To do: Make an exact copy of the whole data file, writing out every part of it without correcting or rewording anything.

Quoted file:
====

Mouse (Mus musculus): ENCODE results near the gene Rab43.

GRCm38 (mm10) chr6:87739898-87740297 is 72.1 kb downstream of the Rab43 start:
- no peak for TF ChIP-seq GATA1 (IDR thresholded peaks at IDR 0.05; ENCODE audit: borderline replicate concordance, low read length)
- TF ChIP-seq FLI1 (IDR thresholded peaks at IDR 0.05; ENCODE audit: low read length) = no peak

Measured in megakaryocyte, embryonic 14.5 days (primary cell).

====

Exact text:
Mouse (Mus musculus): ENCODE results near the gene Rab43.

GRCm38 (mm10) chr6:87739898-87740297 is 72.1 kb downstream of the Rab43 start:
- no peak for TF ChIP-seq GATA1 (IDR thresholded peaks at IDR 0.05; ENCODE audit: borderline replicate concordance, low read length)
- TF ChIP-seq FLI1 (IDR thresholded peaks at IDR 0.05; ENCODE audit: low read length) = no peak

Measured in megakaryocyte, embryonic 14.5 days (primary cell).